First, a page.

By Sonya Fehér, leader for South Austin API (Texas, USA) and blogger at MamaTrue.com
If we’re staying at home to be with our babies full-time, we don’t have to pump milk or offer bottles. We can delay extended separations until our children are older, take our babies with us to run errands, go to appointments, or when we meet friends. And most of the time, we do. We spread out activities, so we can avoid taking Baby in and out of the car for multiple stops. We keep the volume low on the car stereo. We prioritize what we need to get at the grocery and find ways to entertain or distract Baby, so that we can get everything on the list. And we likely plan it all around when Baby may take a nap. That’s what stay-at-home moms do.
What differs for attached moms is that we are likely also sleeping with or near our babies during the night, wearing them during the day, and nursing them every hour or so. Being an Attachment Parenting (AP) stay-at-home mom is an intense 24-hours-a-day/365-days-a-year job.
By Grace Zell, staff writer for The Attached Family
When I was pregnant for the first time, I wasn’t sure what I would do and I was actually a little afraid of committing to breastfeeding and being my child’s sole source of sustenance.
After my son was born, I decided to combine breastfeeding and bottle-nursing. I was ready with a breast pump, sterilized bottles, and formula. My son was a very alert and agitated infant, and he awakened every hour during the night in the beginning. Bottle-nursing gave me the ability to sleep for a four-hour shift while my husband took over. I had planned to fill the bottles with breast milk, but my son was such a high-needs infant that I fell behind with pumping and, after about three weeks, gave up completely and used formula in his bottles.
An Early End to Breastfeeding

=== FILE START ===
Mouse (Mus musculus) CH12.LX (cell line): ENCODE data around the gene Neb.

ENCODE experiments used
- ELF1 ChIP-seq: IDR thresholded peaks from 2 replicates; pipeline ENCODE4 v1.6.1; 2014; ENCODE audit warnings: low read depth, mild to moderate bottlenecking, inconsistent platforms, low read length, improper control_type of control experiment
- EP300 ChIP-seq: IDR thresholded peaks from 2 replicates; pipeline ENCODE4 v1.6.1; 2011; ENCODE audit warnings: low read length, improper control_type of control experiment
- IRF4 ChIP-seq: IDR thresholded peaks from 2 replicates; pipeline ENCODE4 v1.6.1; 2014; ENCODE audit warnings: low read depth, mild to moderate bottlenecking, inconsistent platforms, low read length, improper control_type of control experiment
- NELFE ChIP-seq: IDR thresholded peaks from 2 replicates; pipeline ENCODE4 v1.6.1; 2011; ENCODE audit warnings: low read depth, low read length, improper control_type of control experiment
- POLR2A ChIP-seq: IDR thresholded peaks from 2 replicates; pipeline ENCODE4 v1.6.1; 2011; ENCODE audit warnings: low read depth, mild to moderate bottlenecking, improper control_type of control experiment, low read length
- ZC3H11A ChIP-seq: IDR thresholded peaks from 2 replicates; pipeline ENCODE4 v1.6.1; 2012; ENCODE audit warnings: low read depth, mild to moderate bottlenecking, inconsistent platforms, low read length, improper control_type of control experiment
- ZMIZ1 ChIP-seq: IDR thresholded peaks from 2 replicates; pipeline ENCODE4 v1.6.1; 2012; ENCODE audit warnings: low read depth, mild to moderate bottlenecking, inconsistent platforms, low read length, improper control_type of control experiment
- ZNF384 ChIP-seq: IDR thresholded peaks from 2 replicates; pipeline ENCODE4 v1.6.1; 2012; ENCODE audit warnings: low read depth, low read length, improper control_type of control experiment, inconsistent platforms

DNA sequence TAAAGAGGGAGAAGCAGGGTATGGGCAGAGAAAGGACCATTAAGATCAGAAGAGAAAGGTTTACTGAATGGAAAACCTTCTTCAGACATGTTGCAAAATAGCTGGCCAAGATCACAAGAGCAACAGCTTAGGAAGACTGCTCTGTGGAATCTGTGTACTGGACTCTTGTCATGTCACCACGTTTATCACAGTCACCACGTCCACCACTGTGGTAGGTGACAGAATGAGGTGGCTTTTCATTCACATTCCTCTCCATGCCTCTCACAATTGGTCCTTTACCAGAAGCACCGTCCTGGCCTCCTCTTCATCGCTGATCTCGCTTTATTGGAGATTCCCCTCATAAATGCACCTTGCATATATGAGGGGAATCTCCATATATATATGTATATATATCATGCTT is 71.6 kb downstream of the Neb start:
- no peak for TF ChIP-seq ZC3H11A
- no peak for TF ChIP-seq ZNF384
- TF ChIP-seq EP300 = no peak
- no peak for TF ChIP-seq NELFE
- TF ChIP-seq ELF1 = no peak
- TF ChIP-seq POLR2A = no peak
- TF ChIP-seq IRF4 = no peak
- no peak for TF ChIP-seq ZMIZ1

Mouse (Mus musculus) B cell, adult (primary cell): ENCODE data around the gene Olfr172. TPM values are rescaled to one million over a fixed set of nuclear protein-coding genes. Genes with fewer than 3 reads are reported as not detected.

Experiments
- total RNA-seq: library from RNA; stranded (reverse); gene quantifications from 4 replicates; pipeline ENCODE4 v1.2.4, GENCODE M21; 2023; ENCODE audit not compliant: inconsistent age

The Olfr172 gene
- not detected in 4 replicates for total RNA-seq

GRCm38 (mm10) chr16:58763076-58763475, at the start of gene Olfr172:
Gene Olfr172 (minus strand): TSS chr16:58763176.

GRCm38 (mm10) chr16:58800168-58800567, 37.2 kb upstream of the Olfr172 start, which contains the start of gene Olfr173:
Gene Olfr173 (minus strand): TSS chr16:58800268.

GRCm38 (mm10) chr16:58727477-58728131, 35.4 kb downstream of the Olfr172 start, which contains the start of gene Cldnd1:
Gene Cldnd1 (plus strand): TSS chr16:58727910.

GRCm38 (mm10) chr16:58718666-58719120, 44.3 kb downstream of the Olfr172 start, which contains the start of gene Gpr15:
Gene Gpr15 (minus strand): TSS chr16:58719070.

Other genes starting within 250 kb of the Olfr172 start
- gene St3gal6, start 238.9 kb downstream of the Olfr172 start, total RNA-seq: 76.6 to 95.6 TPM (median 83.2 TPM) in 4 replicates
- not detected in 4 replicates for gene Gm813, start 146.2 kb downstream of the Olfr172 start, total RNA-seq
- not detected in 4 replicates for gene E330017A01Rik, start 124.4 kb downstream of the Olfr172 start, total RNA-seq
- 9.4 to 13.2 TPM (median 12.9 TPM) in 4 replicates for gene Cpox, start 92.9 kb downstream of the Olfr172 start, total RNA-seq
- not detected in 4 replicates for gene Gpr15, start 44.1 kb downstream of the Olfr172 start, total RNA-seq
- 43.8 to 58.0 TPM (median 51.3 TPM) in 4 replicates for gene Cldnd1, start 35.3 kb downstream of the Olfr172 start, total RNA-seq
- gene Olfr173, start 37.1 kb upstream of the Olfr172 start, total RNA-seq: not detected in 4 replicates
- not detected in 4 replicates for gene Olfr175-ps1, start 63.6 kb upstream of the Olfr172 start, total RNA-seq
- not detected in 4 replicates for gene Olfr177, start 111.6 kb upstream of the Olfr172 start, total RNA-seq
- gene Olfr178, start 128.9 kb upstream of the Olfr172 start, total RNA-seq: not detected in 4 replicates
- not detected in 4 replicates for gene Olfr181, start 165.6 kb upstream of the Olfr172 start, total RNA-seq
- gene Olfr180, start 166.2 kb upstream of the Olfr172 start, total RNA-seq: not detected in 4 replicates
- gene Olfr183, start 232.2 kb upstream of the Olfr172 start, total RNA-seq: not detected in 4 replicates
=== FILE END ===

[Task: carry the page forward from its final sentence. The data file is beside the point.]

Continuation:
I had been unable to get my son to latch on for nursing and did not get very nurturing support from the lactation staff at our hospital. They had led me to believe that I wouldn’t be able to pump and bottle-nurse. (I have since seen women who pumped for several months without their baby actually nursing and a woman who got her infant to latch on after about three unsuccessful weeks of trying.) Continue reading From Fear to Breastfeeding→
By Rita Brhel, managing editor and attachment parenting resource leader (API)
**Originally published in the Spring 2007 annual New Baby issue of The Journal of API
It was a big day for me, my husband, and my daughter. In mid-January, seven months after Rachel was born, when she had reached 18 1/2 pounds and 26 inches long, her pulmonologist told us she was ready to come off the cardio/respirations apnea monitor that had been a constant part of her life since she left the hospital five months earlier. I was nervous, but her doctor told me that it was OK – in all his many years of practice, he had never seen a healthier looking preemie than Rachel.
It was a great compliment. My daughter was born in June at 30 weeks gestation, due to a significant placental abruption, a serious pregnancy complication in which the placenta prematurely separates from the uterus. Weighing three and one-half pounds and measuring 16 inches long, Rachel was nearly three months early.
A Traumatic Start
I had been planning a drug-free childbirth, but what I got was anything but easy, natural, and beautiful. It was traumatic for me, both emotionally and physically. I had been in the hospital for four days after hemorrhaging, and I was being treated with several anti-labor drugs, one of which (magnesium sulfate) left me so weak that I required oxygen. I was given an epidural in case I needed a C-section, and I had an episiotomy that became a fourth-degree tear and later acquired an infection. This was not the childbirth of my birth plan. Continue reading AP from a Preemie Mom’s Perspective→
Connecting with our children for a more compassionate world.